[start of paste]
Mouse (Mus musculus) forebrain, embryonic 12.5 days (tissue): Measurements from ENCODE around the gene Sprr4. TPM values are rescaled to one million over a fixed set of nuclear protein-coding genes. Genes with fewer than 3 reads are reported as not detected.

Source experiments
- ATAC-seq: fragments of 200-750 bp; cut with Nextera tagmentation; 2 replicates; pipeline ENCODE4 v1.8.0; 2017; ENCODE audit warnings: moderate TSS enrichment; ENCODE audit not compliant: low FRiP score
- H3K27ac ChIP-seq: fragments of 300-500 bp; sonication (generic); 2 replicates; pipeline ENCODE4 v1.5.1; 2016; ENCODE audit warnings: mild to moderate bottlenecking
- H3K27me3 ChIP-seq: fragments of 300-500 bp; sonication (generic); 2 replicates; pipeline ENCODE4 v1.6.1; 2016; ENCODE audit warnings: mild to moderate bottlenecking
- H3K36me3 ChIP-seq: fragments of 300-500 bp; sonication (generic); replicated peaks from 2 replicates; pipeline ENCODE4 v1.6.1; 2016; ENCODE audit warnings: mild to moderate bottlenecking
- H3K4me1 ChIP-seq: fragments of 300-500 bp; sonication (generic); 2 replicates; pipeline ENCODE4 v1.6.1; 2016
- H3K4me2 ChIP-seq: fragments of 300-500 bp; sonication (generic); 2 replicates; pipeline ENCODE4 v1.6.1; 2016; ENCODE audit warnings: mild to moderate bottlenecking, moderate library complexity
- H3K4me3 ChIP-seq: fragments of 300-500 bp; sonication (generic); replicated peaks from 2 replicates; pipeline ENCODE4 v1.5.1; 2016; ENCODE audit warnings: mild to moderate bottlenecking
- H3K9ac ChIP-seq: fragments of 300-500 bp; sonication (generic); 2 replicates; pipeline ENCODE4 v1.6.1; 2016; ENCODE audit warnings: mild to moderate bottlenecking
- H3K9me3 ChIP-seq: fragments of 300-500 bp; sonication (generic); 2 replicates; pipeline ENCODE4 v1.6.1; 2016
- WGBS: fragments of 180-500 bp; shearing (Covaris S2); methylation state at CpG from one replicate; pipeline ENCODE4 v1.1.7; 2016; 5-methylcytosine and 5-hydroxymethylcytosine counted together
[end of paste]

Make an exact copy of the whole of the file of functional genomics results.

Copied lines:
Mouse (Mus musculus) forebrain, embryonic 12.5 days (tissue): Measurements from ENCODE around the gene Sprr4. TPM values are rescaled to one million over a fixed set of nuclear protein-coding genes. Genes with fewer than 3 reads are reported as not detected.

Source experiments
- ATAC-seq: fragments of 200-750 bp; cut with Nextera tagmentation; 2 replicates; pipeline ENCODE4 v1.8.0; 2017; ENCODE audit warnings: moderate TSS enrichment; ENCODE audit not compliant: low FRiP score
- H3K27ac ChIP-seq: fragments of 300-500 bp; sonication (generic); 2 replicates; pipeline ENCODE4 v1.5.1; 2016; ENCODE audit warnings: mild to moderate bottlenecking
- H3K27me3 ChIP-seq: fragments of 300-500 bp; sonication (generic); 2 replicates; pipeline ENCODE4 v1.6.1; 2016; ENCODE audit warnings: mild to moderate bottlenecking
- H3K36me3 ChIP-seq: fragments of 300-500 bp; sonication (generic); replicated peaks from 2 replicates; pipeline ENCODE4 v1.6.1; 2016; ENCODE audit warnings: mild to moderate bottlenecking
- H3K4me1 ChIP-seq: fragments of 300-500 bp; sonication (generic); 2 replicates; pipeline ENCODE4 v1.6.1; 2016
- H3K4me2 ChIP-seq: fragments of 300-500 bp; sonication (generic); 2 replicates; pipeline ENCODE4 v1.6.1; 2016; ENCODE audit warnings: mild to moderate bottlenecking, moderate library complexity
- H3K4me3 ChIP-seq: fragments of 300-500 bp; sonication (generic); replicated peaks from 2 replicates; pipeline ENCODE4 v1.5.1; 2016; ENCODE audit warnings: mild to moderate bottlenecking
- H3K9ac ChIP-seq: fragments of 300-500 bp; sonication (generic); 2 replicates; pipeline ENCODE4 v1.6.1; 2016; ENCODE audit warnings: mild to moderate bottlenecking
- H3K9me3 ChIP-seq: fragments of 300-500 bp; sonication (generic); 2 replicates; pipeline ENCODE4 v1.6.1; 2016
- WGBS: fragments of 180-500 bp; shearing (Covaris S2); methylation state at CpG from one replicate; pipeline ENCODE4 v1.1.7; 2016; 5-methylcytosine and 5-hydroxymethylcytosine counted together